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Review: A Little Book for New Historians by Robert Tracy McKenzie

Homeschoolers study history; it’s one of the things we do rather well. In fact, there are many homeschool programs that organize the year, or even the full 12 years, according to historical themes. Our family, too, has learned an enormous amount of history over the years and continues to do so. Yet I have always […]

Review: Between Two Shores by Jocelyn Green

When her Mohawk mother died, Catherine Stand Apart went to live with her French father Gabriel Duval near Montreal. Her sister Bright Star and their little brother Joseph stayed behind and, inevitably, part of Catherine’s heart did too. But she had made her choice; her father needed her. Now, in 1759 Catherine ran his trading […]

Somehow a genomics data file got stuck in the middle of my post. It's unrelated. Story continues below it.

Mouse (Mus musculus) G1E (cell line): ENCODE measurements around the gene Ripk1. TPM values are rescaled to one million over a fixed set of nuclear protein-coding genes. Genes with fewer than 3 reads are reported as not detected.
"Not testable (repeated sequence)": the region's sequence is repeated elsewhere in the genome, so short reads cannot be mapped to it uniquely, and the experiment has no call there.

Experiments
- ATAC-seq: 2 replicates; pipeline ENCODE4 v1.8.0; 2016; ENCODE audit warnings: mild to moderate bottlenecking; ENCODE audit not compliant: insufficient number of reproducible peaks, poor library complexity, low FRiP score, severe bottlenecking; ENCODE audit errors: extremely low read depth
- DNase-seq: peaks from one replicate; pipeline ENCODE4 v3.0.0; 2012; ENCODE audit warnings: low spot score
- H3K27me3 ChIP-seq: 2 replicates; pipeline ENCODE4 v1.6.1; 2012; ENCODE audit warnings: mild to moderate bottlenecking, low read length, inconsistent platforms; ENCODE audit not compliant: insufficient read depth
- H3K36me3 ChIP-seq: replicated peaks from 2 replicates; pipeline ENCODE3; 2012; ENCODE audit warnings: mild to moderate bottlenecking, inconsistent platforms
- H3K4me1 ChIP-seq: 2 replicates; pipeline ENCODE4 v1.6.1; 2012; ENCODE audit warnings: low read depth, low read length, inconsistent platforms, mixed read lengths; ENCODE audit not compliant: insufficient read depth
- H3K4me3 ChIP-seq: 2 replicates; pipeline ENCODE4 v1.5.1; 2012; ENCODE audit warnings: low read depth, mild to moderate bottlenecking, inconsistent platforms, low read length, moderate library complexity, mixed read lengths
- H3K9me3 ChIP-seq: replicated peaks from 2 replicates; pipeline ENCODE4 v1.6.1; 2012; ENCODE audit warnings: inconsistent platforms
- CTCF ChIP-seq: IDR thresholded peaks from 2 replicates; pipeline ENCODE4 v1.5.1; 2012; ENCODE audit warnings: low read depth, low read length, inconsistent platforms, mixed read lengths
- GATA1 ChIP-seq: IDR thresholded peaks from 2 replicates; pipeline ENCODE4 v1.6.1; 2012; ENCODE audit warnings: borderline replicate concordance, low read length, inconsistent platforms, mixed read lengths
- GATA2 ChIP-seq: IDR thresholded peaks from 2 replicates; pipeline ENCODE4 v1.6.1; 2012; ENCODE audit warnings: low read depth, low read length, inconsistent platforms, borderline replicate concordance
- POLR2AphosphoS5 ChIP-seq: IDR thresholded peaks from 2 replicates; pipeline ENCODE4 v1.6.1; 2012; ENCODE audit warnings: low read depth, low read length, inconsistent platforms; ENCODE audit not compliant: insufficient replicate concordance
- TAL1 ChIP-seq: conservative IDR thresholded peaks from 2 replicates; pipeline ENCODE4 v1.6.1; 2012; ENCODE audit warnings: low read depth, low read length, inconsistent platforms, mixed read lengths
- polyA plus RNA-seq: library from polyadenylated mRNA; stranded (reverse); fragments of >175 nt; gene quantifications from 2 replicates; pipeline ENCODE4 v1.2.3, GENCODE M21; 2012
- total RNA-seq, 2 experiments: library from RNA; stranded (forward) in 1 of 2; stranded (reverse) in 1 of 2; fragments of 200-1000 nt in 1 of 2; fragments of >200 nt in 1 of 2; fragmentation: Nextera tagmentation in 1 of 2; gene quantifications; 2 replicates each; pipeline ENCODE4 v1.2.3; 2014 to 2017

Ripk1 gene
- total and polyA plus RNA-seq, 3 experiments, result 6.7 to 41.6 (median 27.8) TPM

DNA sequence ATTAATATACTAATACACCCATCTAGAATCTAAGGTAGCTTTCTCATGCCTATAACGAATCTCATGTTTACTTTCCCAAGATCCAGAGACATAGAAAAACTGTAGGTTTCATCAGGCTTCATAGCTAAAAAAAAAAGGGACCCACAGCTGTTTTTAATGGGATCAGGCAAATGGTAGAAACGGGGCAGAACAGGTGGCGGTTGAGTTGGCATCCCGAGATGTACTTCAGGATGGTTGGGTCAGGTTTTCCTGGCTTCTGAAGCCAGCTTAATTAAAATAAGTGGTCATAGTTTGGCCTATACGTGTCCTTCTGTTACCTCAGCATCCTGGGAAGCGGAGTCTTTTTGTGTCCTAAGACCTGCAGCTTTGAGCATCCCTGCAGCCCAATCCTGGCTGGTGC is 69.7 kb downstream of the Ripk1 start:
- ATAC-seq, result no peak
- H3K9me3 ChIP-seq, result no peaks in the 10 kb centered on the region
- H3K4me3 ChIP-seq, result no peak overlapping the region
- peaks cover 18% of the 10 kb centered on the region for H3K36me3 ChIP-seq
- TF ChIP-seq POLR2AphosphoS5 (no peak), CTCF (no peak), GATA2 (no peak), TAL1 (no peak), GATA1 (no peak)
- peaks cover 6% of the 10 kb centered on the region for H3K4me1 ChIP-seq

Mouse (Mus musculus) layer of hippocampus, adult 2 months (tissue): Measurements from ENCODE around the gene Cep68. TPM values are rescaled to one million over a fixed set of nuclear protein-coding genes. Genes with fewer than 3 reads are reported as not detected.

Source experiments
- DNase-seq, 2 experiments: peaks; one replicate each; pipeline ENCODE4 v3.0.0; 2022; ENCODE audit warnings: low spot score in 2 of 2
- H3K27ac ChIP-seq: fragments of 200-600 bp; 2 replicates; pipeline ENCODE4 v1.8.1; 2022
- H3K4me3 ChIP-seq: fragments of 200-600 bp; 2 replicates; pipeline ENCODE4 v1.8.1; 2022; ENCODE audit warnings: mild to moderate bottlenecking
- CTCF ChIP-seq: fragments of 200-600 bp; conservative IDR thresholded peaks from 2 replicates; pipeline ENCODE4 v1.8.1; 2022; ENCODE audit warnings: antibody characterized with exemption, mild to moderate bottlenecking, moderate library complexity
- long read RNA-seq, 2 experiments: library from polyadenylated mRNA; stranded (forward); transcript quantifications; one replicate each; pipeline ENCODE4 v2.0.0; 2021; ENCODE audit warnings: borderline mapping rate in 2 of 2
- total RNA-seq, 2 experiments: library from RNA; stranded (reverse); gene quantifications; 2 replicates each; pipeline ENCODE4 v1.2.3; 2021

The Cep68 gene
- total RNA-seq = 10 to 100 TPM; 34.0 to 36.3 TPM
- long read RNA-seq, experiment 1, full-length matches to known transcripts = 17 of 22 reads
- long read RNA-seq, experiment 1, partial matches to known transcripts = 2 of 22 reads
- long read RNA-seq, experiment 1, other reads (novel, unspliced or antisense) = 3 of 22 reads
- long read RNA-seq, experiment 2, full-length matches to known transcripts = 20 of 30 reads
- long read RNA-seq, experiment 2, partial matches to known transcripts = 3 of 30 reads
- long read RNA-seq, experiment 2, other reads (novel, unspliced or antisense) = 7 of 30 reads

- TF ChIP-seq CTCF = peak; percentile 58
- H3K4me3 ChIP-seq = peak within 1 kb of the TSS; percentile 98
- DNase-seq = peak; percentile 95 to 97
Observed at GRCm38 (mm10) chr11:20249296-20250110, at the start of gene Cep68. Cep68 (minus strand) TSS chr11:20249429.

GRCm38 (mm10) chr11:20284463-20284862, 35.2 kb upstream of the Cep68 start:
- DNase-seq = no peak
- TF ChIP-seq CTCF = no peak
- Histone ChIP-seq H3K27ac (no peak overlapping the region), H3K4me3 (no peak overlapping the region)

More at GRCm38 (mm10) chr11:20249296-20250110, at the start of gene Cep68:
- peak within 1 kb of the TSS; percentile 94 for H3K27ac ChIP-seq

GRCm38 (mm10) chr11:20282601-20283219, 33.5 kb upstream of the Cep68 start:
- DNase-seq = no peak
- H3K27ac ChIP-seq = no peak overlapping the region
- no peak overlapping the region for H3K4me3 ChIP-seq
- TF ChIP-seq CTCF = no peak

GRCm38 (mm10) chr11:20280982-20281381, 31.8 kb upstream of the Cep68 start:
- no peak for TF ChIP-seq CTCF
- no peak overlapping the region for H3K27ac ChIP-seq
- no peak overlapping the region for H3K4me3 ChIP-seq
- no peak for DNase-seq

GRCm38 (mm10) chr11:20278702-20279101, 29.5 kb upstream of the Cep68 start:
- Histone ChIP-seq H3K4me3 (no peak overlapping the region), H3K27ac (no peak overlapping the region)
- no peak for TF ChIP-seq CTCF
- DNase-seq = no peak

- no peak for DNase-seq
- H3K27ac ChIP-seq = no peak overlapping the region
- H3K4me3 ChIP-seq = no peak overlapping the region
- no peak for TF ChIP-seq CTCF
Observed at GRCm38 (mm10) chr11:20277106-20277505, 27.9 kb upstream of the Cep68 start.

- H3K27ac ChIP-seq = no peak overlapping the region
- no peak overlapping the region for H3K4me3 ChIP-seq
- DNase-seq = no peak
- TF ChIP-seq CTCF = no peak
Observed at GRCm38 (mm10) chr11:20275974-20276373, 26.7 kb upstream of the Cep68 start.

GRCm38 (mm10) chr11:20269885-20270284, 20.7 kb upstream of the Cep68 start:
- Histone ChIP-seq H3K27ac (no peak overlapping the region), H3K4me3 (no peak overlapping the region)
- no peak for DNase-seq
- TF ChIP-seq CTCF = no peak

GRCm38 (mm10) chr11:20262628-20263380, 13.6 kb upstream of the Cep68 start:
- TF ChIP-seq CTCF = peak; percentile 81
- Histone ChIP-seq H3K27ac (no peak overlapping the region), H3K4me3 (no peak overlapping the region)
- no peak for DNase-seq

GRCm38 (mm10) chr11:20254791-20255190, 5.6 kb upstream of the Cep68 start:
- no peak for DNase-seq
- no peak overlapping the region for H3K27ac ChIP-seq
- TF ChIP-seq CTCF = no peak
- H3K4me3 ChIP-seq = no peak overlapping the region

Review: The Invention of Clouds by Richard Hamblyn

Naming things is a powerful activity—it was man’s first task in Genesis—and this power is explored in Richard Hamblyn’s brilliant book The Invention of Clouds: How an Amateur Meteorologist Forged the Language of the Skies. I do not think I have ever read such a satisfying, lyrical, information-packed science history book before, although I have […]

Review: Of Dikes and Windmills by Peter Spier

In the southern Netherlands many years ago, my father commuted to school on a little ferry.   He experienced the terrible flood of 1953. Eventually his family moved to one of the modern polders which had just been reclaimed from the sea.  His life, like that of many Dutch people, was defined by the sea. In […]

Review: The Girl Who Drew Butterflies by Joyce Sidman

In 17th century Europe, young Maria Merian was fascinated by butterflies. ‘Summer birds’, they were called, and no one really knew where they came from. Raised first in an engraver’s house and then an illustrator’s, Maria learned both the technical details of her craft and how to observe nature. She combined the two to become […]

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